I sit surrounded by the spires and stupas of Bagan's 4000 Buddhist temples as the afternoon drowsily departs. These pagodas have dotted this rural landscape of Burma, with its small fields of beans, sesame and peanuts, its horse carts and bicycles on dusty tracks, since the 11th century.
These pagodas - boldly reverent, built of thin bricks, some stout, some narrow, all graceful, devotional and joyful - have become intrinsic to the landscape, just as the landscape is a canvas for them. This is a place of beauty, a beguiling thoughtfulness, hope and historic devotion.
Through tight corridors and up wriggly stairs, I have been brought to the flat top of a deserted monastery as the afternoon light turns first blonde, then golden, then to almost match the colour of the monks' saffron robes.
And the afternoon is soporifically still, warm air starting to turn to a pleasant coolness. The climate here, in February, feels perfect - warm, clear days and crisper nights.
People gather for that last gold of sunset - visitors from Brazil and America, Italy and France and all parts of Asia. In the whispering hush of the still death of the day, we are a small family up here on the monastery, for a while. People and spires are lit equally by the glittering candle of the sun.
Indeed, it is a place of gold.
The huge Shwezigon Pagoda is covered in gold leaf, giving an oscillating life to its beauty, as the sun's rays play across it. It was built in 1102 by King Anawrahta, who was very much the founder of Bagan as we see it today. He not only established Bagan as the capital of a great empire, but brought the Tripitaka Pali Buddhist scriptures here, along with monks and craftsmen. It was they who transformed Bagan into not only an administrative capital but also its religious and cultural heart. For the Tripitaka scriptures are the direct discourses of the Buddha, who died in 460BC. His teachings were collected in the first century and only this compilation of the Theravada school, written in Pali, a language close to Sanskrit, survives in its entirety.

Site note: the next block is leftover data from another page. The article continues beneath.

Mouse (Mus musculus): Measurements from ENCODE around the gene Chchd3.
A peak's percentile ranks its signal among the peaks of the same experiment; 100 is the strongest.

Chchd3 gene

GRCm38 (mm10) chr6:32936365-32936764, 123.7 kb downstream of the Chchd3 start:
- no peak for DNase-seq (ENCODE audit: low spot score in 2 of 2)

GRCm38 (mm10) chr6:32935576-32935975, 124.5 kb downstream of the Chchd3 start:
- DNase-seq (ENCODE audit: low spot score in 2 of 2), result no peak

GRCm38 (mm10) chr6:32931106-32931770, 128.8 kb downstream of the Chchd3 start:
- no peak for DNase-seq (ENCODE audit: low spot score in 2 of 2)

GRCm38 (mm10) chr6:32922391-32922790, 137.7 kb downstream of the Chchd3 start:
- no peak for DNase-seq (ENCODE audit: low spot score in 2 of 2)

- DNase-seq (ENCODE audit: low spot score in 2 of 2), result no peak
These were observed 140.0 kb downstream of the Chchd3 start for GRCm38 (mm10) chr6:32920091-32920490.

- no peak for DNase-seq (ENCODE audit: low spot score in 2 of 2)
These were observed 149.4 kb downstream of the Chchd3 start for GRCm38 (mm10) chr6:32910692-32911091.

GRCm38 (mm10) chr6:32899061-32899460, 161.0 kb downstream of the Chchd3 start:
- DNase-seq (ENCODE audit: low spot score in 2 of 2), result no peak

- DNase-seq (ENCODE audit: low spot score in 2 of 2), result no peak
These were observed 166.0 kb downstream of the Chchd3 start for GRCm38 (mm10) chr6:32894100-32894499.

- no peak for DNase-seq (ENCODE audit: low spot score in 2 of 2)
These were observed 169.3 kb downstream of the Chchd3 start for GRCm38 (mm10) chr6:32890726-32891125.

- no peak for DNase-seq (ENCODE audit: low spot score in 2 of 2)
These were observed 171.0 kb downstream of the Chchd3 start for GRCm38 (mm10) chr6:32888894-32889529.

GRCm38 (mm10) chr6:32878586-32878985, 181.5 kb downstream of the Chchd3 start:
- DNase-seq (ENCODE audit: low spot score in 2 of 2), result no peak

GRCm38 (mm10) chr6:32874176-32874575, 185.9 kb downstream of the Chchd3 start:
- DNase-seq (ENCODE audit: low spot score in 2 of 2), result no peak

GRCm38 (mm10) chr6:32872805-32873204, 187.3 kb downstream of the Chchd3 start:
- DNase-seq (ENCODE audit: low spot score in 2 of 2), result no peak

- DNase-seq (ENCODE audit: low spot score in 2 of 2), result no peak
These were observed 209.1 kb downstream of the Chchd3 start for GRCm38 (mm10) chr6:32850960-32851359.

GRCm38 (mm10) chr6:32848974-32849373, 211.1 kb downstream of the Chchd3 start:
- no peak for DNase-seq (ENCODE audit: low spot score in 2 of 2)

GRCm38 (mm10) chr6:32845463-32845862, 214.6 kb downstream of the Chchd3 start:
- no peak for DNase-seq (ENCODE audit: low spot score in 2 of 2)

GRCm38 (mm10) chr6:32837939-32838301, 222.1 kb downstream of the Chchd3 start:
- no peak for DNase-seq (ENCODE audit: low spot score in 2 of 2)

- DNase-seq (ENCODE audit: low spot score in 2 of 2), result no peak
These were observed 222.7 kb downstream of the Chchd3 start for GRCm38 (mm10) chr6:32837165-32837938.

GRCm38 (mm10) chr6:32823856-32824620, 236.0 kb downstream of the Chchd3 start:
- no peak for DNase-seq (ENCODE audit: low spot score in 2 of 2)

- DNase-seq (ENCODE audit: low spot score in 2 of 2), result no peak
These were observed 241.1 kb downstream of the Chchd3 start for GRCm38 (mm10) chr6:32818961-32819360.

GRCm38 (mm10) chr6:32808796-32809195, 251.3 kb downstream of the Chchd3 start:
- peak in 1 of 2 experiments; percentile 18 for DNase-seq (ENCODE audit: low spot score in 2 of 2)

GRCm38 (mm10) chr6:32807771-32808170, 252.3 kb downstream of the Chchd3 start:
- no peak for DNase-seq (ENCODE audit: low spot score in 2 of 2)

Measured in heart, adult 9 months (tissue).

King Anawrahta made Theravada Buddhism a state religion and built connections with Sri Lanka, a sepulchre of Buddhism.
Within 100 years, Bagan became a cosmopolitan, international fulcrum for those studying and following Buddhism. Monks and students from Sri Lanka, India, and the Thai and Khmer kingdoms were drawn here in a golden era of thought and devotion.
Htilominlo Temple, built by King Htilominlo in 1218, is in the shape of a Maltese Cross, with cool internal corridors following the square of that cross, and a Buddha building for four Buddhas looking out in the four directions. All of slightly different style and demeanour, they share stupendous size and all glow gold. Few of the tourists drawn may be theological devotees, but the spirituality of the place is so powerful that surely few could miss it.
After decades of isolation under junta rule, after international pressure over the incarceration, in one form of another, of its leading political activist Aung San Suu Kyi, after a new constitution in 2010 and elections and reforms, and the restoration, in January, by the US of diplomatic relations, Burma has become one of the golden travel tickets of the year.
And this is engaged travel - travel for the mind as well as the senses.
And Bagan, in particular, rewards the traveller. Not only with its pagodas and rural landscapes, and not just with the comforts of decent accommodation like the Thazin Garden Hotel, which has its own pagoda, swimming pool and local cuisine at candlelit dinners set on the lawn.
Not only with the area's lacquer ware - the dark gloss bled from lacquer trees - and locally woven fabrics, or its clean and vibrant market, where pale green gourds the size of footballs, popular for soups, sit alongside roselle, like leeks, and fried deliciously with onion, and every other manner of vegetable. Where nuns in delicate pink walk with little bowls to receive the daily gift of food from stallholders. A small scoop of rice and the slightest bow.